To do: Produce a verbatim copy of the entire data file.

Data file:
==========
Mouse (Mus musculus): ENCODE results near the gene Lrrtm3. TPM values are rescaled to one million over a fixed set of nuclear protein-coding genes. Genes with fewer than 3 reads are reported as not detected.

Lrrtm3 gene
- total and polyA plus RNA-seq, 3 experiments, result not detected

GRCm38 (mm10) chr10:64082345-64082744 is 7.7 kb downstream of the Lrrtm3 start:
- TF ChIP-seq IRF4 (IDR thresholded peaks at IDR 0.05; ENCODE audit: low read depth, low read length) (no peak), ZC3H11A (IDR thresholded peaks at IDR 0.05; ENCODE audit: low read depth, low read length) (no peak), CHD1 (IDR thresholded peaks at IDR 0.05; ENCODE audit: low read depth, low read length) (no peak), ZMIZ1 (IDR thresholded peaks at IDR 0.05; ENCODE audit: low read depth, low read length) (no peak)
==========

Mouse (Mus musculus): ENCODE results near the gene Lrrtm3. TPM values are rescaled to one million over a fixed set of nuclear protein-coding genes. Genes with fewer than 3 reads are reported as not detected.

Lrrtm3 gene
- total and polyA plus RNA-seq, 3 experiments, result not detected

GRCm38 (mm10) chr10:64082345-64082744 is 7.7 kb downstream of the Lrrtm3 start:
- TF ChIP-seq IRF4 (IDR thresholded peaks at IDR 0.05; ENCODE audit: low read depth, low read length) (no peak), ZC3H11A (IDR thresholded peaks at IDR 0.05; ENCODE audit: low read depth, low read length) (no peak), CHD1 (IDR thresholded peaks at IDR 0.05; ENCODE audit: low read depth, low read length) (no peak), ZMIZ1 (IDR thresholded peaks at IDR 0.05; ENCODE audit: low read depth, low read length) (no peak)